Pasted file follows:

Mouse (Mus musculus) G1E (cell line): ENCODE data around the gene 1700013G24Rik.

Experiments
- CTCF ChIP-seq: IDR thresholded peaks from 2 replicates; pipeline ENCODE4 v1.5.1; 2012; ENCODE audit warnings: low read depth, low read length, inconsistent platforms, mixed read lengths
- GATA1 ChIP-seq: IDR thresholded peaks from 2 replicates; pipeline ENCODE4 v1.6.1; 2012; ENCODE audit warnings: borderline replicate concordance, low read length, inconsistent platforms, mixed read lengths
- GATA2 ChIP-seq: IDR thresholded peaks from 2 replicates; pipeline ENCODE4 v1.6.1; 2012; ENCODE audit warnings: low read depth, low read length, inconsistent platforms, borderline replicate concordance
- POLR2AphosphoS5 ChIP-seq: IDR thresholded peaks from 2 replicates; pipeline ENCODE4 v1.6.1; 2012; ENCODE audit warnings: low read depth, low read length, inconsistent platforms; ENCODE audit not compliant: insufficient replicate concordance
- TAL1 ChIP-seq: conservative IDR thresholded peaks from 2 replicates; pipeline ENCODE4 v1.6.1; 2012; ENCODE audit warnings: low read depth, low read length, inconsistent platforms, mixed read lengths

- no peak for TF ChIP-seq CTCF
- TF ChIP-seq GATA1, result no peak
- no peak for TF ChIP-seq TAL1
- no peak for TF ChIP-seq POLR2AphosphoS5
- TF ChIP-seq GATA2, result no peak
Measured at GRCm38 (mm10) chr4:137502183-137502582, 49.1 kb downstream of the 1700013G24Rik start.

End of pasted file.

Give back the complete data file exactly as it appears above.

Mouse (Mus musculus) G1E (cell line): ENCODE data around the gene 1700013G24Rik.

Experiments
- CTCF ChIP-seq: IDR thresholded peaks from 2 replicates; pipeline ENCODE4 v1.5.1; 2012; ENCODE audit warnings: low read depth, low read length, inconsistent platforms, mixed read lengths
- GATA1 ChIP-seq: IDR thresholded peaks from 2 replicates; pipeline ENCODE4 v1.6.1; 2012; ENCODE audit warnings: borderline replicate concordance, low read length, inconsistent platforms, mixed read lengths
- GATA2 ChIP-seq: IDR thresholded peaks from 2 replicates; pipeline ENCODE4 v1.6.1; 2012; ENCODE audit warnings: low read depth, low read length, inconsistent platforms, borderline replicate concordance
- POLR2AphosphoS5 ChIP-seq: IDR thresholded peaks from 2 replicates; pipeline ENCODE4 v1.6.1; 2012; ENCODE audit warnings: low read depth, low read length, inconsistent platforms; ENCODE audit not compliant: insufficient replicate concordance
- TAL1 ChIP-seq: conservative IDR thresholded peaks from 2 replicates; pipeline ENCODE4 v1.6.1; 2012; ENCODE audit warnings: low read depth, low read length, inconsistent platforms, mixed read lengths

- no peak for TF ChIP-seq CTCF
- TF ChIP-seq GATA1, result no peak
- no peak for TF ChIP-seq TAL1
- no peak for TF ChIP-seq POLR2AphosphoS5
- TF ChIP-seq GATA2, result no peak
Measured at GRCm38 (mm10) chr4:137502183-137502582, 49.1 kb downstream of the 1700013G24Rik start.